NOTE: This post contains affiliate links to Bookshop.org, an online bookstore that provides financial support to local, independent bookstores. At the time I wrote this post, Bookshop.org had already raised $12.5m for local bookstores. If you use the link in this post to purchase my book on Bookshop.org, I’ll earn a commission on your book purchase, as will your preferred independent bookshop. You can also find my book in the new Caterpickles Bookstore. Regardless of whether you use my links or visit the Caterpickles Bookstore, thank you for spending part of your day reading Caterpickles.Learn more about Affiliate Links, the Caterpickles Bookstore, and why I decided to become a Bookshop.org Affiliate.
Santa Clara County moved into the red tier earlier this month, which means things are slowly opening up in our area. Retail stores, restaurants, movie theaters, zoos, aquariums, and even some gyms are open for limited indoor use again.
I don’t know about you, but after a year of curbside pickup, virtual meet-ups, and outdoor activities designed to avoid other people as much as possible, I’m a little worried that my family has forgotten how to function in public spaces near other people. We aren’t vaccinated yet, so for now, I pretty much only want us to remember how to wander around outside in areas that have more human pedestrians than feathered or furry ones.
The folks at the Palo Alto Public Art Project have clearly been laser-focused on meeting my personal needs, because last week they announced a new temporary public art project that is absolutely perfect for this.
The 2021 Palo Alto Public Art Project
Palo Alto has installed eight new temporary murals designed to give residents struggling with the pandemic a bit of an emotional boost this spring.
The murals, all of which were designed by local artists, dot two of Palo Alto’s commercial corridors: University Avenue in downtown, and California Avenue, where we used to spend our Sunday mornings browsing the weekly Farmers’ Market. In the University area, you’ll find works by t.w.five, Robin Apple, Lauren Berger, and Katherine Liu. California Ave, which we toured this week, is home to murals by Jorge Camacho, Damon Belanger, Liz Hickock, and Carrie Lederer as well as a truly impressive variety of outdoor dining spaces for the street’s various restaurants.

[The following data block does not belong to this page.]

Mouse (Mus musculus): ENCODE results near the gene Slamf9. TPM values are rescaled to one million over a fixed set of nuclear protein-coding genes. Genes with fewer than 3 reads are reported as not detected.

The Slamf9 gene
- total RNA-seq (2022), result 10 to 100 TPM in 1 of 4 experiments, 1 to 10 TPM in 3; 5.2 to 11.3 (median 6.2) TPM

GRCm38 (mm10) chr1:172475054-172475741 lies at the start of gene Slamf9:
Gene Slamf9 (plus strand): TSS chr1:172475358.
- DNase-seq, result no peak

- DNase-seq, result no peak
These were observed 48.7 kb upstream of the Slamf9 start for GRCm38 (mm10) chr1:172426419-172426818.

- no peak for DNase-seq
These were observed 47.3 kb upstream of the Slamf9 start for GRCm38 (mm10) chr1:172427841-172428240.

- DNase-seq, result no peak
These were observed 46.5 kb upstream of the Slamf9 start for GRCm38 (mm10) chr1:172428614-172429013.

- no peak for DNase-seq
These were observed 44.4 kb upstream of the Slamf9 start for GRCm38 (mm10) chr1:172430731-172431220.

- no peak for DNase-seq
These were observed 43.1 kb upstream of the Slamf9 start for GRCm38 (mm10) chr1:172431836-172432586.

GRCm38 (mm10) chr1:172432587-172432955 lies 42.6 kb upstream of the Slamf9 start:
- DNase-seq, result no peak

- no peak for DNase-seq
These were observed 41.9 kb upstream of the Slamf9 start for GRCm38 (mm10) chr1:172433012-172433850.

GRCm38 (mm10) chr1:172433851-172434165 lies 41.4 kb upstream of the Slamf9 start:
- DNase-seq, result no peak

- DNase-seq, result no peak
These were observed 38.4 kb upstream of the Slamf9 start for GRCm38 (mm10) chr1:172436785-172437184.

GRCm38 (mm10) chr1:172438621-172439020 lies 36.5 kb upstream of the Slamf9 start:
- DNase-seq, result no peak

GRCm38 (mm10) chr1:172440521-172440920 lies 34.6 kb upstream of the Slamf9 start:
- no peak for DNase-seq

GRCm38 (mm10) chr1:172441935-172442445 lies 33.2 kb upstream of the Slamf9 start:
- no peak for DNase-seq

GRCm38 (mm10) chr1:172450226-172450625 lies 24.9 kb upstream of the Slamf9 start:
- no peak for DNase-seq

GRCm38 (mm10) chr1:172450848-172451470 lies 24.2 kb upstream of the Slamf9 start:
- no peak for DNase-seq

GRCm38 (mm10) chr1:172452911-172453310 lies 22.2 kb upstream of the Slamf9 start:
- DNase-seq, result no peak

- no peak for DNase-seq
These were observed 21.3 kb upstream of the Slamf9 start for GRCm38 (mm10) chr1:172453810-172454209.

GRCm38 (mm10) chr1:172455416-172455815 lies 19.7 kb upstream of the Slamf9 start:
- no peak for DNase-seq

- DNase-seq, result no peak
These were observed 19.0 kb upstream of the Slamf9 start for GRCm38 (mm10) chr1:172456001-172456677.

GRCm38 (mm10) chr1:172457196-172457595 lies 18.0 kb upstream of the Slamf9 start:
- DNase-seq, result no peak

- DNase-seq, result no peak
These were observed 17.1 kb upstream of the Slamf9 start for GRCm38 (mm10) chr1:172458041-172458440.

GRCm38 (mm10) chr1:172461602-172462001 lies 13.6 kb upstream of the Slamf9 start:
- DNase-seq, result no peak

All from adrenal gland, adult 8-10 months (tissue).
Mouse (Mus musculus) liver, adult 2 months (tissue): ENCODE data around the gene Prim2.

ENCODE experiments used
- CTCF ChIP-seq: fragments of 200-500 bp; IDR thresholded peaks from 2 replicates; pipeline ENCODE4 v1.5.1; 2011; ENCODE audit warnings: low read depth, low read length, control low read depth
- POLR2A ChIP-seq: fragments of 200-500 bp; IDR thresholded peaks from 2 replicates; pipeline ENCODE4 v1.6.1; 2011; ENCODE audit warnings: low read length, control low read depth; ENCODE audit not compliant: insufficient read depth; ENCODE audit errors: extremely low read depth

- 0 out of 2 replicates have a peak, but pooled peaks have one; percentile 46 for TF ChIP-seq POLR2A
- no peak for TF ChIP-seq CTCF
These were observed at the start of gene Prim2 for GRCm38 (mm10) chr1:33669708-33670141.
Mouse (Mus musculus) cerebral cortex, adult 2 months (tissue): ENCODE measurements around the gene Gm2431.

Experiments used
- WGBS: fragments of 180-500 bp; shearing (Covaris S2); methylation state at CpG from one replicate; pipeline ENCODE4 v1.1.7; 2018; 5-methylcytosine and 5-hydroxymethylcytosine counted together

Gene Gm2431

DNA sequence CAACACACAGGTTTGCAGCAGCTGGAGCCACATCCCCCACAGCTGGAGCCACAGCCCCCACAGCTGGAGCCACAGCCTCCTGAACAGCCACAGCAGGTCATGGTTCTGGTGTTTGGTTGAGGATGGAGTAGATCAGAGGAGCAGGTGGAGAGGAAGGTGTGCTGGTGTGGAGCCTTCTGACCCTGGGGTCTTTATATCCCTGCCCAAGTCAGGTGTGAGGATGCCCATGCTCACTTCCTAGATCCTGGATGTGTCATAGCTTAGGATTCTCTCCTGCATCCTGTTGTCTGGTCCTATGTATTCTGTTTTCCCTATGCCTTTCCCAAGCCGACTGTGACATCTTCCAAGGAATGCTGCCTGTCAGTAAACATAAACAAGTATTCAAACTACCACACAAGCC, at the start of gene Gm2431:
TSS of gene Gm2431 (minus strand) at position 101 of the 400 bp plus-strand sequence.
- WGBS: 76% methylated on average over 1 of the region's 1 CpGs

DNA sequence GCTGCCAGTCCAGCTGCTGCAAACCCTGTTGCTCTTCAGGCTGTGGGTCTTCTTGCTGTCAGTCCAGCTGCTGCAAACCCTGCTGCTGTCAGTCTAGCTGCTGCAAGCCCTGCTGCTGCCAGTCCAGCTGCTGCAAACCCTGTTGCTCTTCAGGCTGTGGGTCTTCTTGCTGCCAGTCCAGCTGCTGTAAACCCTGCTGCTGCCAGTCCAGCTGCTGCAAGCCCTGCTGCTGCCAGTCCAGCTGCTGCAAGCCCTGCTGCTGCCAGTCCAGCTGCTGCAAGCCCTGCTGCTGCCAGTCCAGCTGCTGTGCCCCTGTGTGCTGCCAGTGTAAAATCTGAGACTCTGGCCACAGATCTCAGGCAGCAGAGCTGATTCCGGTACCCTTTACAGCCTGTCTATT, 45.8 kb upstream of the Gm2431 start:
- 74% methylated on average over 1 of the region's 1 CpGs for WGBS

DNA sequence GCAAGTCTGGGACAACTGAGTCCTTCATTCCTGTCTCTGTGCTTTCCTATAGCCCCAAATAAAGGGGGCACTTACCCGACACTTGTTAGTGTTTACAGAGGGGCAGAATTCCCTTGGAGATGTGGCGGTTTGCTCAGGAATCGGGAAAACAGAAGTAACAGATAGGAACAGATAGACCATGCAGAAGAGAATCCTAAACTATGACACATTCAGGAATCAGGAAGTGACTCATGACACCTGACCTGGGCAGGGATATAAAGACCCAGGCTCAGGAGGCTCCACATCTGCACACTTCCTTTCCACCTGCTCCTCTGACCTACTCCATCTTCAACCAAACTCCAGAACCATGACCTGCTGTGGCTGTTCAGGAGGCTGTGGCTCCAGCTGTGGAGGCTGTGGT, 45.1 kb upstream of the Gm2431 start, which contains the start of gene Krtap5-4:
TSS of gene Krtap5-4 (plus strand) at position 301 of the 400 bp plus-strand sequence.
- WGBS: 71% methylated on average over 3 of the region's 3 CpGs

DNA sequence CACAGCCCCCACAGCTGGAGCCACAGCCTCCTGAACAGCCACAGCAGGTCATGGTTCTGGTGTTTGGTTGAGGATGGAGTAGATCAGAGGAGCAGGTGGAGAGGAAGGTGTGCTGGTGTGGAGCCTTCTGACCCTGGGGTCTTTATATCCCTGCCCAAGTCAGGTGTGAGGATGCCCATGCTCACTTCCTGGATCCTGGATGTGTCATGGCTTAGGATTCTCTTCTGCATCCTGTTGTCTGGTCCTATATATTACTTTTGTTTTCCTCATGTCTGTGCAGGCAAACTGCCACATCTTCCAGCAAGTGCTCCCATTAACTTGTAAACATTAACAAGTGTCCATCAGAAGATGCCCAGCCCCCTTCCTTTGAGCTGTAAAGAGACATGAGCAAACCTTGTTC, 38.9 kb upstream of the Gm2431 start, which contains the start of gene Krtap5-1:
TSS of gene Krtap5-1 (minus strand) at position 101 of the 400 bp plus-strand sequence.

The murals are billed as a temporary installation, but honestly, the fact that the murals will remain in place for at least a year makes me wonder if the pandemic has broken time as badly for the folks at the Palo Alto Public Art Program as it has for me. This remains the longest March ever.
I’ll have lots more to say about the Palo Alto Public Art Project in coming weeks. With our county slowly resuming economic and social activities, this installation is a great opportunity to get my entire family used to roaming freely around the world again. Also, I like writing about this sort of thing.
Want to see the murals for yourself?
Did you know that I’ve got a book out about how parents can use public art to engage their children with the world around them?
- More Wordless Wednesdays on Caterpickles
- Carrie Lederer’s website
- The Palo Alto Public Art Program
- A compendium of posts on the The Dedham Public Art Project, the public art project that originally inspired What’s That, Mom? (Caterpickles)